The Unseen Perils of Getting Fit

I’ve been going to the gym pretty early these days: Monday through Friday, 5:30 a.m, whether I want to or not. I’ve turned over a new leaf, you see. I now realize that abdominal muscles do not appear magically as a result of wishing on Starburst wrappers. I have now reached an age at which I have to do my best to protect what natural assets I have left rather than book a one-way ticket on the gravy boat cruise to an untimely frumpitude.

I go so early because, after much trial and error, I have found that it is better to hit the gym before my brain can fully register how much exercising totally and royally sucks.

Because I am a highly suggestible person—a vulnerable adult, if you will—I was initially afraid that I would lose myself in this candy-colored spandex universe and morph into the kind of person I have always regarded with scorn. Because I come from strong, dedicated, working-class stock, I could easily see myself swelling into a female Tony Little—tank-like and relentlessly, horridly FIT! Complete with a thin, creepy ponytail and bulbous calves. But I never should have worried. There is too much of the old me at the core. The old me who, left unchecked during a bad breakup, once polished off an entire fried chicken in one sitting. Fee, fie, foe, fum.

So, to get to the gym on time, I have to leave my house by about 5:15. I walk down a set of four concrete steps that lead to my driveway. Every morning, at the third step, I lurch face-first through a line of sticky spider web. Because I am generally tired when this occurs, I swat blindly at the air around my face like a half-hibernating bear and growl.

One day, I told my husband about the foolish spider in our backyard. I wondered aloud why it always builds its house in the same location when it just gets ruined every day.

And my husband said the creepiest thing of all.

“Maybe it’s not his house you’re ruining. Maybe it’s his trap. Maybe he’s just really ambitious. Maybe he sees you stumble out of the house every morning and thinks: ‘Hmmm … all I have to do is land that big clumsy one, and I’ll be set for life.’ ”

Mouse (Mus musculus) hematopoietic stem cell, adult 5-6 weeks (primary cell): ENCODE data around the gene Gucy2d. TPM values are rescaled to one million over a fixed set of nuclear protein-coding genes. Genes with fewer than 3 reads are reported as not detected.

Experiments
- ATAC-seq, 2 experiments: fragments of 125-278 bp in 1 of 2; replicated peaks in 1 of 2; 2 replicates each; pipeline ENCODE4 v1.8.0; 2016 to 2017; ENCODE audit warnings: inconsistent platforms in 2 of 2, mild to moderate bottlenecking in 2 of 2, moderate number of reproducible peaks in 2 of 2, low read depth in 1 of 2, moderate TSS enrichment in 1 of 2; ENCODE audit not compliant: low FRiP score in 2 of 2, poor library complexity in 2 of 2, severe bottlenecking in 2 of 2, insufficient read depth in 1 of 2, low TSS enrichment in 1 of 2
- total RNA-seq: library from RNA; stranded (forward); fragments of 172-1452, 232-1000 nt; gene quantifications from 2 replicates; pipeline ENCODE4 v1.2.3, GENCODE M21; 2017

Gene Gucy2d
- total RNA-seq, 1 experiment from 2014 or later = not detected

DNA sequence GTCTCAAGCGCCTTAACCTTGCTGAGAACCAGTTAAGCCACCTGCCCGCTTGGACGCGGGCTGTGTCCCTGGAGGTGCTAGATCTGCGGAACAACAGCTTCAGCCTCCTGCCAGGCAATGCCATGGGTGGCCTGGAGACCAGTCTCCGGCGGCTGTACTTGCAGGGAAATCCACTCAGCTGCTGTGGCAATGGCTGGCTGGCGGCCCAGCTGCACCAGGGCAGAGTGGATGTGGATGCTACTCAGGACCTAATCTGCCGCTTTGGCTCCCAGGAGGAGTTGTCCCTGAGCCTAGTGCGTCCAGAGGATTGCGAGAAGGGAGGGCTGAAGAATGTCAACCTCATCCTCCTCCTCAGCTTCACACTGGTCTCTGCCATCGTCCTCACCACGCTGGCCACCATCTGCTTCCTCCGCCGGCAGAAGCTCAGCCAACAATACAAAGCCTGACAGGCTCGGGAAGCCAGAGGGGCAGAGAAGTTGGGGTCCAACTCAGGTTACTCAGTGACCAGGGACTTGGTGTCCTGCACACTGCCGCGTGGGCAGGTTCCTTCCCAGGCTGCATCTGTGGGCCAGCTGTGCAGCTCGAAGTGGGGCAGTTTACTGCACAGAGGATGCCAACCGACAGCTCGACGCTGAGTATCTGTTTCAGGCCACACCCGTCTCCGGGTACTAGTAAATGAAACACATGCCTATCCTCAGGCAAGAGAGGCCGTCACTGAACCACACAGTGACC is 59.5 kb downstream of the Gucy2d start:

So, I’m the Moby Dick of South Minneapolis, hunted by Ahab the Arachnid. I’ve got an eight-legged, net-casting maniac in my backyard. I’ve seen the spider in question, and he’s damn near big enough to take down cetacean prey. He’s tan, big as a Jordan almond, and when I put on the porch light to spy on him as he sleeps, I swear I can hear him snoring.

I grew up in a house that had bugs. Not roaches, but millipedes in the basement, kitchen ants in the summer, and water bugs behind the washer—all sorts of extracurricular critters that weren’t paying their rent by being cute. My friends who grew up in newer, nicer houses turned out idiotically compassionate. They’re the ones who solicitously sweep up indoor spiders and gently place them outside. If I find one of those little crawly buggers near me, I flatten it with a hardbound copy of Charlotte’s Web. Why? Because I’m some pig. In fact, I would like to catch all those bug lovers in less-than-humane traps and set them free in Colorado.

I look at a bug inside my house and I say, “I know what you’re thinking. Is that can of Raid empty, or has it still got one squirt in it? Well, to tell you the truth, in all this excitement, I kind of lost track myself. So you’ve got to ask yourself a question: ‘Do I feel lucky?’ Well, do ya, punk?”

Outside the house, the rules are different. It’s their turf. You won’t find me terrorizing them with a magnifying glass, only trying to stay out of their way. So when I’m on my way to the gym, I just hope old Ahab doesn’t immobilize me and suck out all my juices. But if he’d take about two pints off my keister, we could make a deal.